When opening day at Camden Yards comes around, our thoughts turn to Ron Shelton, the veteran of the Baltimore Orioles' farm system who became a great American movie writer-director with credits like "Bull Durham," "White Men Can't Jump,' "Tin Cup" and "Dark Blue." Over the phone yesterday from somewhere on the road outside Ojai, California, Shelton was happy to report that he'd seen a recent baseball film he'd liked a lot: Anna Boden and Ryan Fleck's "Sugar," the story of a pitcher from the Dominican Republic who advances to spring training in Arizona and Single-A Ball in Bridgetown, Iowa. (That's Algenis Perez Soto in the title role, above.) Even though "it didn't have an ending: it just stopped," he thinks Fleck and Boden struck a resonant chord.
Shelton says, "With the globalization of professional athletics, the world of sports -- not just baseball -- is full of stories of men and women who leave their homes for worlds that are different and don't make any sense to them." (Shelton is fascinated, for example, by the saga of Stephon Marbury, the star point guard who "wore out the coaches and the owners in the NBA" and then went to play for the Chinese Basketball Association. "Gangsta goes to China. What is he thinking? What are they thinking?")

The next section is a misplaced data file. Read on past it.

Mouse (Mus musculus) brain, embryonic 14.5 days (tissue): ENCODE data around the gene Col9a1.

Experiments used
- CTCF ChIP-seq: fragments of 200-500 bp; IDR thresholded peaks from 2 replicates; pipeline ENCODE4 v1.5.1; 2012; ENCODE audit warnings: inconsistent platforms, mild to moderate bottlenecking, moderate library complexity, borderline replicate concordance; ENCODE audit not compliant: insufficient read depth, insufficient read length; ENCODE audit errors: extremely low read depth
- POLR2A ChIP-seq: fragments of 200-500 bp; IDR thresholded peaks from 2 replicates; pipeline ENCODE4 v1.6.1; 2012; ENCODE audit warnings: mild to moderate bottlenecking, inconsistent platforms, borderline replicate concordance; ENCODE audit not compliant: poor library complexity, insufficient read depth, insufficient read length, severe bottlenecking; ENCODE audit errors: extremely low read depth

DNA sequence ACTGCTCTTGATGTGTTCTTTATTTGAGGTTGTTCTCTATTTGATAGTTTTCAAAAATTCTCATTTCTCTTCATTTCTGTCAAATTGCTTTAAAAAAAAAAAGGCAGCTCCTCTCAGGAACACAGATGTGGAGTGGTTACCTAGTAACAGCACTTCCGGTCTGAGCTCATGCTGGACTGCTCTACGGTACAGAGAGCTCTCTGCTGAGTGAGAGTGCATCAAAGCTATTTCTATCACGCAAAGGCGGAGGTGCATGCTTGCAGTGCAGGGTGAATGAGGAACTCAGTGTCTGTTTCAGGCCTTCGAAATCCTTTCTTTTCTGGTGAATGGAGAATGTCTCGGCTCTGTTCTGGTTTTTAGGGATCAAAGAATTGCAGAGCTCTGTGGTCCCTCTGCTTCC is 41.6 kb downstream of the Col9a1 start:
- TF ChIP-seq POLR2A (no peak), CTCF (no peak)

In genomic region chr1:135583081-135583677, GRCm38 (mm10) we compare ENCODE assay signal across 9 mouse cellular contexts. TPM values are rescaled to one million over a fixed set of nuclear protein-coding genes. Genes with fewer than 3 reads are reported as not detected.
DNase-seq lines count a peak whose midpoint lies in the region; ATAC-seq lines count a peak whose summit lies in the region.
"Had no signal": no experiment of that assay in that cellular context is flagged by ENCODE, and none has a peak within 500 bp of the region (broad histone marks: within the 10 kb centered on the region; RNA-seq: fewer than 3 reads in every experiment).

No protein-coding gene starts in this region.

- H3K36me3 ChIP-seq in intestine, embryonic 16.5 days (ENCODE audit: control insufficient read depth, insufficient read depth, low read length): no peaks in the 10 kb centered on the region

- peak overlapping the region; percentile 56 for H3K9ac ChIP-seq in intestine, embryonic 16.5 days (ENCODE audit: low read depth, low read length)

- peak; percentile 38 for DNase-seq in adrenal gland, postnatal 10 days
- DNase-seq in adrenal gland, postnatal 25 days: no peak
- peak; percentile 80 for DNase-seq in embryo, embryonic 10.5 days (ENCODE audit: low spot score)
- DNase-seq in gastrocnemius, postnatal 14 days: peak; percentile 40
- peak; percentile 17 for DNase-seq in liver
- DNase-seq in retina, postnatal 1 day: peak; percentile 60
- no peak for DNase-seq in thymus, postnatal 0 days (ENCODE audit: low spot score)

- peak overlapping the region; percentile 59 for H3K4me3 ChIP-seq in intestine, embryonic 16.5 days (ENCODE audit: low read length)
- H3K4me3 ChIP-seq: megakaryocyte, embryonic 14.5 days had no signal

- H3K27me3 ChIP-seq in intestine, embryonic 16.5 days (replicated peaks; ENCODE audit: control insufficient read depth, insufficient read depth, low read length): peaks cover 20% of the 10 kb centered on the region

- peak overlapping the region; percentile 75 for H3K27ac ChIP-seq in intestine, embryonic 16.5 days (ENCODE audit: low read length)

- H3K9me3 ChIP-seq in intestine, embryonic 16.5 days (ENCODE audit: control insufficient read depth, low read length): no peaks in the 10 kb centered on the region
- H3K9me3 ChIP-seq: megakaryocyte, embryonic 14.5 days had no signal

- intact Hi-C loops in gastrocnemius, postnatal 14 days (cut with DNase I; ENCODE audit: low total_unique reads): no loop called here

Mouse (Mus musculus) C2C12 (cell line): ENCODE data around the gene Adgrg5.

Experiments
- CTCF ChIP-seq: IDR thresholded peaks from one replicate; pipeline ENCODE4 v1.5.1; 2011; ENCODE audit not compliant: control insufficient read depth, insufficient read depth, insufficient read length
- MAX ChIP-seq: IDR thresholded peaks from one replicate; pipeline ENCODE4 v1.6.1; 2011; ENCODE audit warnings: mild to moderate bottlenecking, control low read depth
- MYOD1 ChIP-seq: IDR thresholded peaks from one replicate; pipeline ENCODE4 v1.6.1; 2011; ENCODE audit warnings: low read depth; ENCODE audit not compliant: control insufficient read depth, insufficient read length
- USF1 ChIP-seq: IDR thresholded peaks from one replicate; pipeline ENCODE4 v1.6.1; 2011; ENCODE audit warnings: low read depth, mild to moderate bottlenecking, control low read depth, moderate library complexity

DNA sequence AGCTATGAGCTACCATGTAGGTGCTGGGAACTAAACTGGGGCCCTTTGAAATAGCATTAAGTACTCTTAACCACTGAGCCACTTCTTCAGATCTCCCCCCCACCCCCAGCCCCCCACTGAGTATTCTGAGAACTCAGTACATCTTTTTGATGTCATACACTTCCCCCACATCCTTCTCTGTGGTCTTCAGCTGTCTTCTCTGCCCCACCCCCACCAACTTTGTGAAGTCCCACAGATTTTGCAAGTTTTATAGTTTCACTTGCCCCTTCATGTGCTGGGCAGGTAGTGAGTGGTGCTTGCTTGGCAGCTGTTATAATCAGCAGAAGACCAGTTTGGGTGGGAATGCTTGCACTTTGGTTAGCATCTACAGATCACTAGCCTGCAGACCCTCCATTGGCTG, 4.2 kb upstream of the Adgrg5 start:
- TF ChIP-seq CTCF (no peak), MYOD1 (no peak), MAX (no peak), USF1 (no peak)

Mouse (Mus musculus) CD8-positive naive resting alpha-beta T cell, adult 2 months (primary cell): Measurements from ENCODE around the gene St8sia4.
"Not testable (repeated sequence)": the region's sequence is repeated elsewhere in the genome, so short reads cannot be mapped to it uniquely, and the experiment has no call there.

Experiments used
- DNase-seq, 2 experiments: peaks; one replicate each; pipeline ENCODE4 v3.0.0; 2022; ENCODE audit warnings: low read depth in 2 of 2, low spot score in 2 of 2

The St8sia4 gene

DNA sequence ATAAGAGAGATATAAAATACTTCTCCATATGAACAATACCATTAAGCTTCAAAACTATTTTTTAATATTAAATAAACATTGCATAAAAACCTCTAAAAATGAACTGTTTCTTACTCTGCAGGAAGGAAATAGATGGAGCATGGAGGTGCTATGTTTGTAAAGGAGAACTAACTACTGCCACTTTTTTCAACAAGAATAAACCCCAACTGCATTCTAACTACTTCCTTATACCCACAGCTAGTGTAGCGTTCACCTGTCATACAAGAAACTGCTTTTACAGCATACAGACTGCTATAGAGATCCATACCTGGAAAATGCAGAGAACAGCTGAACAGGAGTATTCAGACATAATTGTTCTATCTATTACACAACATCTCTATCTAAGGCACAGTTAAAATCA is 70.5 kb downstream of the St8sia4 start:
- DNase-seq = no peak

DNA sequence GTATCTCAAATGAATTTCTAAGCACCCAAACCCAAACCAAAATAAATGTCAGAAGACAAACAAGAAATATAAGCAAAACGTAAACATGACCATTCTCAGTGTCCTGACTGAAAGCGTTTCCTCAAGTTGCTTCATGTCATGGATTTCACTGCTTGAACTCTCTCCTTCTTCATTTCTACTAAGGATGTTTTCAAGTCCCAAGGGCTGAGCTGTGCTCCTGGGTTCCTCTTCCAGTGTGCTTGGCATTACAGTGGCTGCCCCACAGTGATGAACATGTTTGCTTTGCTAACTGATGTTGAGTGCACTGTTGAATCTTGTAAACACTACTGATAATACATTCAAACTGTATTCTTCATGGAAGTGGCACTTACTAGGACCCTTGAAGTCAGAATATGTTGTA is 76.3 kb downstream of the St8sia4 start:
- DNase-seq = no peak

Baseball is at the center of a couple of Shelton projects in development, including "Q School," about the PGA qualifying school. He hopes to direct Dennis Quaid as 49-year-old Wesley "Warhorse" Walker, "a great life-embracing character based on guys like Johnny Bench and Mike Schmidt, first-ballot baseball Hall of Famers who took up golf and devoted their lives to it and maybe had a hard time giving up being on top."
And then there's "Our Lady of the Ballpark," Shelton's celebration of Mexican baseball. It would star Eric Dane as an American ballplayer south of the border, Salma Hayek as the woman he falls for there, and Kurt Russell as an expatriate American pitcher who has built a satisfying career and family based partly on the exuberance and relative innocence of Mexican baseball. Russell gave his two best performances as a dirty cop in Shelton's "Dark Blue" and as Herb Brooks, the legendary 1980 U.S. Olympic hockey coach in Gavin O'Connor's "Miracle." With a subject and milieu like "Our Lady of the Ballpark," Shelton and Russell could create another kind of dream team.
What are some of your favorite baseball movies?
(photo courtesy Sony Pictures Classics)